ABOARD A MILITARY AIRCRAFT The United States and its allies cannot continue to put off decisions about a post-2014 mission in Afghanistan, U.S. Defense Secretary Chuck Hagel said, urging Afghan President Hamid Karzai to sign a pact allowing U.S. troops to stay beyond this year.
"You can't just keep deferring and deferring, because at some point the realities of planning and budgeting and all that is required collides," Hagel told reporters late on Wednesday, aboard a military aircraft en route to Poland.
The Obama administration has been pressing Karzai to sign the agreement, which was concluded last year, for months, warning that U.S. and NATO nations could be forced to pull all soldiers out by the end of the year, leaving Afghanistan vulnerable to Taliban resurgence or even civil war.
Karzai, meanwhile, has demanded an end to U.S. military operations on Afghan homes and a step forward in hoped-for peace talks with the Taliban before he will sign the deal.
Hagel said President Barack Obama was personally examining what a possible post-2014 U.S. force in Afghanistan might look like, should the security pact be finalized this year.
The U.S. military has advocated keeping a modest-sized force of around 10,000 soldiers in Afghanistan to anchor a post-2014 mission that would focus on training and supporting Afghan forces and conducting counter-terrorism activities.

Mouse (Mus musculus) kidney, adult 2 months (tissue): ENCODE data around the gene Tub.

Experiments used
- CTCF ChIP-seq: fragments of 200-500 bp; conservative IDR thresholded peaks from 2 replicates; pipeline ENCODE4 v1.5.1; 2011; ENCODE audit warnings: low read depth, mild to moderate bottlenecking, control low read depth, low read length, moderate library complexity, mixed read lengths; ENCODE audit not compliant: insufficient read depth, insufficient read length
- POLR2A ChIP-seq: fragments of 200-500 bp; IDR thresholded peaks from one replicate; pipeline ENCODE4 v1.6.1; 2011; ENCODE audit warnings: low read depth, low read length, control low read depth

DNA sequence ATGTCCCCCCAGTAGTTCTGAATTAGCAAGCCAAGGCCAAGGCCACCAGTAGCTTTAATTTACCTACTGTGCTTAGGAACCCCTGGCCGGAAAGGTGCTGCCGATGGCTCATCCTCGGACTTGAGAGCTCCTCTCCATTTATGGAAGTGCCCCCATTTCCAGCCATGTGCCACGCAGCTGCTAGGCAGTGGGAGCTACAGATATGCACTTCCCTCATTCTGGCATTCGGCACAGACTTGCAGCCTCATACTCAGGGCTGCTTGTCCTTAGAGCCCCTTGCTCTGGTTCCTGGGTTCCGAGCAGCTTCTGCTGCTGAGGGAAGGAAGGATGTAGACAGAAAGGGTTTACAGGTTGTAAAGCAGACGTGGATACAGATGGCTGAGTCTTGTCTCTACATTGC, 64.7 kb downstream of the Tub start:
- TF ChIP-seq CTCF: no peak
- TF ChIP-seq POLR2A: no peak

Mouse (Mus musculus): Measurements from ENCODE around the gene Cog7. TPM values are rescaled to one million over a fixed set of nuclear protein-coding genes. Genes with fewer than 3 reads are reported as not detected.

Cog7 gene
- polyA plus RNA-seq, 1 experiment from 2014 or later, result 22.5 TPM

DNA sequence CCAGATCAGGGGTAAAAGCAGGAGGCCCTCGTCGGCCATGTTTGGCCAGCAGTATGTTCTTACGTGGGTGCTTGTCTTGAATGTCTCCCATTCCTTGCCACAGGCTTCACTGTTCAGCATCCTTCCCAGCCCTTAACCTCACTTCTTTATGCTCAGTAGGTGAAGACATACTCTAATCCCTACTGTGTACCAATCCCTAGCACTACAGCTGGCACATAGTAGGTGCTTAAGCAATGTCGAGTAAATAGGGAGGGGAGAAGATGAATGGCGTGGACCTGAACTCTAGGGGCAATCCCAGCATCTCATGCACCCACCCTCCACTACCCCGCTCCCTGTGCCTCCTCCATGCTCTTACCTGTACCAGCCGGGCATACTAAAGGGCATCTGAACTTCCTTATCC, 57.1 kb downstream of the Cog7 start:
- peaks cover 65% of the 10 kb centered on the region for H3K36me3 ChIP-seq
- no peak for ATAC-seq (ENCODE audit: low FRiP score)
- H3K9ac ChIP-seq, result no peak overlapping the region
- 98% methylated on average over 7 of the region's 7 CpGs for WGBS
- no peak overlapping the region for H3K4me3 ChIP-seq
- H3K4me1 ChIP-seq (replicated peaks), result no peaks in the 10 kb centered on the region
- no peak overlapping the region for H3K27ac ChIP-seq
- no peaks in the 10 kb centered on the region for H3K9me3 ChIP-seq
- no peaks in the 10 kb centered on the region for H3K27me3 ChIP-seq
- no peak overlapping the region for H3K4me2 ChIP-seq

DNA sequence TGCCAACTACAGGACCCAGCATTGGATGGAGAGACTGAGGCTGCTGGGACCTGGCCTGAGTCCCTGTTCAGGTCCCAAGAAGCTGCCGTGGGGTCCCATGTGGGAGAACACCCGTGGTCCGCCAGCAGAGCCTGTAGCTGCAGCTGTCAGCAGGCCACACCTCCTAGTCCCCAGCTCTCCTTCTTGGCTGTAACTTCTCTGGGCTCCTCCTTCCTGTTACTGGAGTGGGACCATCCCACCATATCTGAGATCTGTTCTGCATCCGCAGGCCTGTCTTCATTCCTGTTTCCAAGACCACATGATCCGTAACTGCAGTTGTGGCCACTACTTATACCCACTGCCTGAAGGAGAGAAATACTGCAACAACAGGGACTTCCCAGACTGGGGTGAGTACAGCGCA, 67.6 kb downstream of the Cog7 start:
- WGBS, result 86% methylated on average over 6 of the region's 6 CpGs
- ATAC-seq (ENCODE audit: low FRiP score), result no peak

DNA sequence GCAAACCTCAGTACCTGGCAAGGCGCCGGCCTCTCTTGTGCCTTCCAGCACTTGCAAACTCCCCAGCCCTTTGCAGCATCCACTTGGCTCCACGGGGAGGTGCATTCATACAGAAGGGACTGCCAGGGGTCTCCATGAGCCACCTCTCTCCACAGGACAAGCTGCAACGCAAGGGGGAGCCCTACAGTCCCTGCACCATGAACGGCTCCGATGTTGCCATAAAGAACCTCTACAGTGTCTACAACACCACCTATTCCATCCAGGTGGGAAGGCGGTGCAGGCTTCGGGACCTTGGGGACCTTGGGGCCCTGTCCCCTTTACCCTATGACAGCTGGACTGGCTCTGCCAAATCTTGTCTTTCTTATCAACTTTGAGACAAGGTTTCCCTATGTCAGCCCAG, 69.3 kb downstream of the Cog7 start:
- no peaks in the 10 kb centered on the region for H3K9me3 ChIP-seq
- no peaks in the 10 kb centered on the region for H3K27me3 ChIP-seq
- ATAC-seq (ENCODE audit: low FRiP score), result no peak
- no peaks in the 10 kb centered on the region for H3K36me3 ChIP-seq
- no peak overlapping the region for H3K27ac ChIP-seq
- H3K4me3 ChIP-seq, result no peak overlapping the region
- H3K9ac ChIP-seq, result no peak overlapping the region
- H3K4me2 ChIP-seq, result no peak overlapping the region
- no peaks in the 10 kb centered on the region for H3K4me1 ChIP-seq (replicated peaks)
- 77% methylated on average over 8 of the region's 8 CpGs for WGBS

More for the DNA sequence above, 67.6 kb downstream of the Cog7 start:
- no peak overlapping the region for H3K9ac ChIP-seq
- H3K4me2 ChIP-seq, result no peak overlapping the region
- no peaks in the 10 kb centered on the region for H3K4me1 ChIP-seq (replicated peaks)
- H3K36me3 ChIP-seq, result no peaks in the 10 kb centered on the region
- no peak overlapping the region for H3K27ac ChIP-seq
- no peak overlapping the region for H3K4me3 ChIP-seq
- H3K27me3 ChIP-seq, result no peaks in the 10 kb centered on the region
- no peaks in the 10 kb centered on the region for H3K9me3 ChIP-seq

Administration officials say no decisions have yet been made. It is unclear whether the Obama administration would be willing to wait until after Afghanistan elects a new leader in April to finalize the deal, or whether it will call off plans for a post-2014 presence before then.
Hagel said his counterparts from NATO nations were likewise concerned about the delay in finalizing their plans for Afghanistan beyond this year. "They have parliaments, they have budgets, they have their citizens," he said.
Hagel said that while officials continued to urge Karzai to finalize the deal, there were limits to what the United States could do.
"(Karzai) is the elected president of a sovereign nation, and our ability to influence whatever decisions an elected president and leader of a sovereign nation makes on behalf of their country is limited," he said.
(Reporting By Missy Ryan; Editing by Andrew Heavens)